4 Have you felt euphoria upon completion of a project? What was it about your best experience that makes it so memorable: the client, design, setting, circumstance, or simple kismet? Interesting question. I feel great about every project. Sometimes it is something simple, like a beautiful proportion, scale, or detail. I think completing a project and feeling euphoria happens when all components come together: a happy client, the project on time, and a really beautiful building. It’s great working on houses because the client is really there all along; it is great at completion when they feel like they are part of the success.
We completed a dining hall for a local private school. The school had great expectations, but I don’t think it had a real grasp of the building and the surrounding campus that we had planned. So to see that client as well as the users be excited was just incredible. I still enjoy visiting the project just to see how kids and family admire the architecture.
5 If you had one piece of advice for a fledgling architect, what would it be? Find a firm whose work inspires you the most. Do everything you can to get a job at that firm and work more than they allow. I believe the first three years of a young architect’s career are the most vital. Learn how to think about architecture from a master: practice and practice more. It is one thing to conceive of architecture in an ivory tower; it is something completely different to create beautiful, functional, and responsible architecture.
Gil Schafer III, Founder, G.P. Schafer Architect, PLLC, New York City
1 When and why did you become interested in Classical Design? I became interested in architecture at a very young age, and never realized until I went to architecture school that people differentiated between classical and modern design—I had just thought it was all design and thus all worthy of interest. I didn’t realize that I would pursue Classical Design in my career until after I got out of school and it became clear that approaching my work from the foundation of tradition resonated more with me. It felt more connected to the way I grew up—to the kinds of houses and places I knew growing up.
2 What or who was your first inspiration? I think those houses I knew and lived in growing up— all of them more or less traditional and some even fairly classical—were what first inspired me. I seemed to innately understand them and the qualities that made each of them unique and special. It also helped that I had a grandfather who was an architect and a stepmother who was an interior decorator, so matters of design were always in the conversation growing up.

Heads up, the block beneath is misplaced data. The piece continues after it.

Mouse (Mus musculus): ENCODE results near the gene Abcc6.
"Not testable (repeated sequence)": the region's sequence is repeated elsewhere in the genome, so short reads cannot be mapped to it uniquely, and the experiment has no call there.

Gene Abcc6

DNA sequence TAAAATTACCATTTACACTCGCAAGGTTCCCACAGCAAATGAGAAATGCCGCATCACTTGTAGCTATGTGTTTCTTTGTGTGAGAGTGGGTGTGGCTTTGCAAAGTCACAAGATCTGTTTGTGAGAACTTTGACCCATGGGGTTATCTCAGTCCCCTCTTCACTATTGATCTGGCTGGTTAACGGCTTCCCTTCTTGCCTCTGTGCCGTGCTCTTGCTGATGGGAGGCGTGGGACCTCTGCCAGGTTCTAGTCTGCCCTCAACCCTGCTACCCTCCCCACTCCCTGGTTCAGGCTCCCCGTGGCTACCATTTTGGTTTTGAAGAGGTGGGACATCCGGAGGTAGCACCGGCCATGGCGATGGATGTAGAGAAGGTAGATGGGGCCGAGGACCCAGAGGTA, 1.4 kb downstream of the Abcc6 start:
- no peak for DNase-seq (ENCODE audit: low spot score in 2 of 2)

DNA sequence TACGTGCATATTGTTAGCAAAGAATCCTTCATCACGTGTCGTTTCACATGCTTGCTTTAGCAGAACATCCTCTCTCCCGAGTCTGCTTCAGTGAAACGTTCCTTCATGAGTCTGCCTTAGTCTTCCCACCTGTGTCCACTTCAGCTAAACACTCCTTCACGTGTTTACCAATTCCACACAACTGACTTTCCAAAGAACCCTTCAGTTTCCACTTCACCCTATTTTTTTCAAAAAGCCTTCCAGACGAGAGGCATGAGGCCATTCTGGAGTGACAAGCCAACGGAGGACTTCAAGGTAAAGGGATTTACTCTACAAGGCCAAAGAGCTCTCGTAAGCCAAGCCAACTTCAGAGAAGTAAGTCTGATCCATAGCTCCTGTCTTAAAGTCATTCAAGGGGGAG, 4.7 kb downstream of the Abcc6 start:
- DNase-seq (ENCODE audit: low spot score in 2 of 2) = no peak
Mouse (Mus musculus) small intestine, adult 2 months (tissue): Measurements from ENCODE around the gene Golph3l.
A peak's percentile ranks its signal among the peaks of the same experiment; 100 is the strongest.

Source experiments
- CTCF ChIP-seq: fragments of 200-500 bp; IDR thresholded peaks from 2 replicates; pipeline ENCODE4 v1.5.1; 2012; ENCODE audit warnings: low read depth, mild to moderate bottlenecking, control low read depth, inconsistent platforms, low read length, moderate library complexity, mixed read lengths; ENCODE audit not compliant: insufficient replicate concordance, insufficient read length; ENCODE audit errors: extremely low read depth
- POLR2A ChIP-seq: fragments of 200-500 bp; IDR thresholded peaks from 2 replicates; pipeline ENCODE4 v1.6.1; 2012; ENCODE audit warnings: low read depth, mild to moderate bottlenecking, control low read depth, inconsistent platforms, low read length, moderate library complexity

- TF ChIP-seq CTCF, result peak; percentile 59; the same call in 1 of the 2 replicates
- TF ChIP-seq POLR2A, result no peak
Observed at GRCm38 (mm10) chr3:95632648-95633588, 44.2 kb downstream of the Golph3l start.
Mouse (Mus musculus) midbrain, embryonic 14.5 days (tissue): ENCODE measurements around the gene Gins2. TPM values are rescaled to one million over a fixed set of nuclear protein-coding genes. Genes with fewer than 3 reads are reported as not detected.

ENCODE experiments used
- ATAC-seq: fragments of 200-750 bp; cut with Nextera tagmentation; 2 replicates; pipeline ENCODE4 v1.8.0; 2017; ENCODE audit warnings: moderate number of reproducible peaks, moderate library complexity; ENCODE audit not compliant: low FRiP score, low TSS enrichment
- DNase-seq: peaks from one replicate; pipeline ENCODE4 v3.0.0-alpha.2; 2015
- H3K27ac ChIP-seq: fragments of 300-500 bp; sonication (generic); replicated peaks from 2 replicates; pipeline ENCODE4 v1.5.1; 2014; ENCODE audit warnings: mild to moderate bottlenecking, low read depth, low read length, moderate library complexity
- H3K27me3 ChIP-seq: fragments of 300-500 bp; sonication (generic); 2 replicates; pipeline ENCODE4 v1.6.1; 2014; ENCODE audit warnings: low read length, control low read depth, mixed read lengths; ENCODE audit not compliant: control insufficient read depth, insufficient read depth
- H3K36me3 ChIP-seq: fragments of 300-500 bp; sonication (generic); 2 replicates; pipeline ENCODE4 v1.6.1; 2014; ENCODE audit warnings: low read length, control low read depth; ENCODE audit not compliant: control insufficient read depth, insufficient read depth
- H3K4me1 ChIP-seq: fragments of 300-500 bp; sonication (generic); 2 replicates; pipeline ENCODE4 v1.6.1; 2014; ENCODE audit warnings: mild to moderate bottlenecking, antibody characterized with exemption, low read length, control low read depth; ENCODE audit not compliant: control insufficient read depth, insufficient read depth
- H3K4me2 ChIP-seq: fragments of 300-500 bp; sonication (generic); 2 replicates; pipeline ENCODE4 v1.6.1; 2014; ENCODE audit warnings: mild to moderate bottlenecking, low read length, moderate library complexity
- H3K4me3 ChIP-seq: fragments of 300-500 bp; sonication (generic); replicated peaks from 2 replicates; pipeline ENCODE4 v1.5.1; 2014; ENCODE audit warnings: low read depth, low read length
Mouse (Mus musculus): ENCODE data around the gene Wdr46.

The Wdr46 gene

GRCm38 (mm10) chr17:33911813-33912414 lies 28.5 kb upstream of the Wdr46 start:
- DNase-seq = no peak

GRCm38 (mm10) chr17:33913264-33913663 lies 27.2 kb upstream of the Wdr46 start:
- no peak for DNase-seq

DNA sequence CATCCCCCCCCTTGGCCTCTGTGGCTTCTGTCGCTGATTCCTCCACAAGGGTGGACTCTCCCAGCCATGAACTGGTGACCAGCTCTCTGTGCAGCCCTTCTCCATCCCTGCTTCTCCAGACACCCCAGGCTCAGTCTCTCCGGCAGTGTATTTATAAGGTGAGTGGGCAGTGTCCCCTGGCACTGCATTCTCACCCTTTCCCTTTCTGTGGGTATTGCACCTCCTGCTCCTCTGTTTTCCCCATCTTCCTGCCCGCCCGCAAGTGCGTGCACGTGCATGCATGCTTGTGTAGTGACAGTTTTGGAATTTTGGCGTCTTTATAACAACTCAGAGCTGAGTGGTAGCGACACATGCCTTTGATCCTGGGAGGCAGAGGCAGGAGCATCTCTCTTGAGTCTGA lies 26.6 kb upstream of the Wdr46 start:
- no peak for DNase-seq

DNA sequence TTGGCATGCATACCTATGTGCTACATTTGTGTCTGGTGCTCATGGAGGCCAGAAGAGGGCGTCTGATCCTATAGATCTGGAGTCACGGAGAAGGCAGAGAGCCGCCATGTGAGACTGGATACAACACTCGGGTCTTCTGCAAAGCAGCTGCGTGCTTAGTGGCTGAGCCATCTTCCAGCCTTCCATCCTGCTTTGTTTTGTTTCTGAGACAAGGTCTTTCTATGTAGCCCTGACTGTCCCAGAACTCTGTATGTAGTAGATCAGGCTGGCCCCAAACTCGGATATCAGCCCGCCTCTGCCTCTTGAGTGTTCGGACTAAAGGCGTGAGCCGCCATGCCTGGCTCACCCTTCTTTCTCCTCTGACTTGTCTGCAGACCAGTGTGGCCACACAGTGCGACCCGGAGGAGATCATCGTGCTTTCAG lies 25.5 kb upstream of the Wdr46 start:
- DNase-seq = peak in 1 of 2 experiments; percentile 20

3 What is the most influential design book you have read and why did it affect you? Oh gosh, there have been so many, from Robert Venturi’s Complexity and Contradiction in Architecture to Charles Moore’s The Place of Houses, to monographs of Lutyens, Charles Platt, and David Adler. That first book from the 1970s about David Adler’s work really showed me that houses could be elevated to a high art, yet still be livable and have charm. And it showed how key his collaboration with his decorator-sister Frances Elkins was to many of those houses having such a unique sense of style.
4 Have you felt euphoria upon completion of a project? What was it about your best experience that makes it so memorable: the client, design, setting, circumstance, or simple kismet? Oh, I feel the euphoria, always. And, at the same time, a great sadness because it means you are, in a sense, giving up your child to someone else to raise. But there is nothing more wonderful than that moment when your client walks into their house for the first time when it is fully complete, furnished, books in the shelves, paintings on the walls, flowers in the vases, and seeing that look of wonder in their eyes—and the realization that this is where they are now going to live.
It all starts with the client, doesn’t it? Without them, there is no project. I think some of my most memorable and best project experiences have been because of extraordinary clients—people who were themselves inspired, had great vision and great taste, who pushed you to do something you hadn’t done before, and who trusted you. The architect-client relationship is a funny one because it is so intense, for a relatively short period of time. But I’ve found that the best ones endure for your lifetime.
5 If you had one piece of advice for a fledgling architect, what would it be? Have patience. The younger generations have come of age in a time when everything is instant. But architecture just takes time. As a design process, it takes time, and as a construction process it takes time. And the things you learn that make you a better architect are an accumulation of knowledge from those often years-long project experiences. I found it is hard to rush the accumulation of that knowledge, which I realize is an especially alien idea in a time when Amazon can now deliver your order in a couple of hours.